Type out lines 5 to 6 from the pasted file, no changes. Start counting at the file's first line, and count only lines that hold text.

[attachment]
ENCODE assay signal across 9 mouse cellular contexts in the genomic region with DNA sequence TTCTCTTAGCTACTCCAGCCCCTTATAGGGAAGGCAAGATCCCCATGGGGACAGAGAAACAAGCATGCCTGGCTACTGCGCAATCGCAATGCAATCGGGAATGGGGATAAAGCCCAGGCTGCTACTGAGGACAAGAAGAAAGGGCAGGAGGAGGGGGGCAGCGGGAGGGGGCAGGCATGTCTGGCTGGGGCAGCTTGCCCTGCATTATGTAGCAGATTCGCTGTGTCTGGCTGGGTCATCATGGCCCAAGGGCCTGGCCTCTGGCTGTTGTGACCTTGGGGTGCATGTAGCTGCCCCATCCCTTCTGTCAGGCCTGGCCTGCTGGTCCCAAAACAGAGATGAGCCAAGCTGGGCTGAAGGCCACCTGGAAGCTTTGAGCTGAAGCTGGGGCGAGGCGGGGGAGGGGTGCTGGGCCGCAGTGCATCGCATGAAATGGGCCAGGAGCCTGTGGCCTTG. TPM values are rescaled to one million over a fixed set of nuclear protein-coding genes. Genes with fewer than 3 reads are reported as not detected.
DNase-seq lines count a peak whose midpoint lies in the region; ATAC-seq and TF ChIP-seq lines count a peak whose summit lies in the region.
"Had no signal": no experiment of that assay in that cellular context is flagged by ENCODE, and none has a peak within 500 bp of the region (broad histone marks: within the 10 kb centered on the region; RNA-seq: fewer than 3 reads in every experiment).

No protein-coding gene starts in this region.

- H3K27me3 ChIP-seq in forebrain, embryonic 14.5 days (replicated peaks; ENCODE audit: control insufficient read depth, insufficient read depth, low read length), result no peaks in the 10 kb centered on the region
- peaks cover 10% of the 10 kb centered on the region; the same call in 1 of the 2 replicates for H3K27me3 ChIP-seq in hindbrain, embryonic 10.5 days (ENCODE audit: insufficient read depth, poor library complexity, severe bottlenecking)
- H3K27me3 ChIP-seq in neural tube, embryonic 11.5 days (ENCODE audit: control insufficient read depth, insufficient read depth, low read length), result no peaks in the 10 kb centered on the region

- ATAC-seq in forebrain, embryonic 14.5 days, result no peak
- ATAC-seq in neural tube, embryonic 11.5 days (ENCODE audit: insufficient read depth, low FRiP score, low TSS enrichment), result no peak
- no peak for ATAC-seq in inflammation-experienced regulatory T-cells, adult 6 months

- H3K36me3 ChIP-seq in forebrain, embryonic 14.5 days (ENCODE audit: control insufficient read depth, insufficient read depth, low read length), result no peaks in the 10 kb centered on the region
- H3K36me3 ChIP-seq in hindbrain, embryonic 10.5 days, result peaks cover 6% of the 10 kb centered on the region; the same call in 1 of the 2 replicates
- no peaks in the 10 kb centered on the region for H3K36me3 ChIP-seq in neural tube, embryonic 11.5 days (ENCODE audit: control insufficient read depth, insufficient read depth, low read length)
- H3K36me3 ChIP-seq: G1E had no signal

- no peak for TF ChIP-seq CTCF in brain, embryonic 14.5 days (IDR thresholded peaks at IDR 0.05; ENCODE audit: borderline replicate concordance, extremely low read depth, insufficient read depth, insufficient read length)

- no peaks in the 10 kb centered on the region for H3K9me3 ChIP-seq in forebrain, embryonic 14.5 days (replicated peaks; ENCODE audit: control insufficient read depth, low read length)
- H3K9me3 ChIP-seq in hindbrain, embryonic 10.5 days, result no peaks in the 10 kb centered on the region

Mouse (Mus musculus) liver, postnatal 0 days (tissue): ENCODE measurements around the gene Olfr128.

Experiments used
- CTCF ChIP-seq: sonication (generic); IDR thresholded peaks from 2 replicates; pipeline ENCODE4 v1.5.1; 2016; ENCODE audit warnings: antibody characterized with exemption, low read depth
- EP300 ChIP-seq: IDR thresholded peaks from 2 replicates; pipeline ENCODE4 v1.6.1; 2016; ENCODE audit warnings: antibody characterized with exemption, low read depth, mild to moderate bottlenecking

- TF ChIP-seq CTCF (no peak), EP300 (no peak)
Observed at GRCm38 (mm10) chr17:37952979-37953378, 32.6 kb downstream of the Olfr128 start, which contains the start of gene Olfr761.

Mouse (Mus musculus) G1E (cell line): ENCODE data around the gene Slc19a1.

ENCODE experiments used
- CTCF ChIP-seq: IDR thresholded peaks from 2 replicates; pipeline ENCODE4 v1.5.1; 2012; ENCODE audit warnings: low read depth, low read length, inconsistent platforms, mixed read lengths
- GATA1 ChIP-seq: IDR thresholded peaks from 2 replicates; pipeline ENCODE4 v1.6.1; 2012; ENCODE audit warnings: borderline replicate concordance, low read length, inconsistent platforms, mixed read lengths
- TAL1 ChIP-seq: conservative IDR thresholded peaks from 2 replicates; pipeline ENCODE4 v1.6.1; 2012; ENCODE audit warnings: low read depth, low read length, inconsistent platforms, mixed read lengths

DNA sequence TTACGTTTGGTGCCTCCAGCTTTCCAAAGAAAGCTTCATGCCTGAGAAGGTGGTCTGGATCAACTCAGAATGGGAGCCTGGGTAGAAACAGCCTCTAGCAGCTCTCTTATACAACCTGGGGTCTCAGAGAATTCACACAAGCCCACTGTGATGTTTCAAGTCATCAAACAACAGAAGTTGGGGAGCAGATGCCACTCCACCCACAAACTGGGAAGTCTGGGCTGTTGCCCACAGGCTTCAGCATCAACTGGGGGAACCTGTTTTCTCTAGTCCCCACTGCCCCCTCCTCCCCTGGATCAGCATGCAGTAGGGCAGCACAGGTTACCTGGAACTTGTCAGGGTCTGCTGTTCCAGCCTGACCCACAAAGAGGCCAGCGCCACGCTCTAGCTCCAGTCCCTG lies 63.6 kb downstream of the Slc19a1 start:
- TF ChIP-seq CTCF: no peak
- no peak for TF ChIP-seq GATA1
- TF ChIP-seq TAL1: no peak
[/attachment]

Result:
- H3K27me3 ChIP-seq in forebrain, embryonic 14.5 days (replicated peaks; ENCODE audit: control insufficient read depth, insufficient read depth, low read length), result no peaks in the 10 kb centered on the region
- peaks cover 10% of the 10 kb centered on the region; the same call in 1 of the 2 replicates for H3K27me3 ChIP-seq in hindbrain, embryonic 10.5 days (ENCODE audit: insufficient read depth, poor library complexity, severe bottlenecking)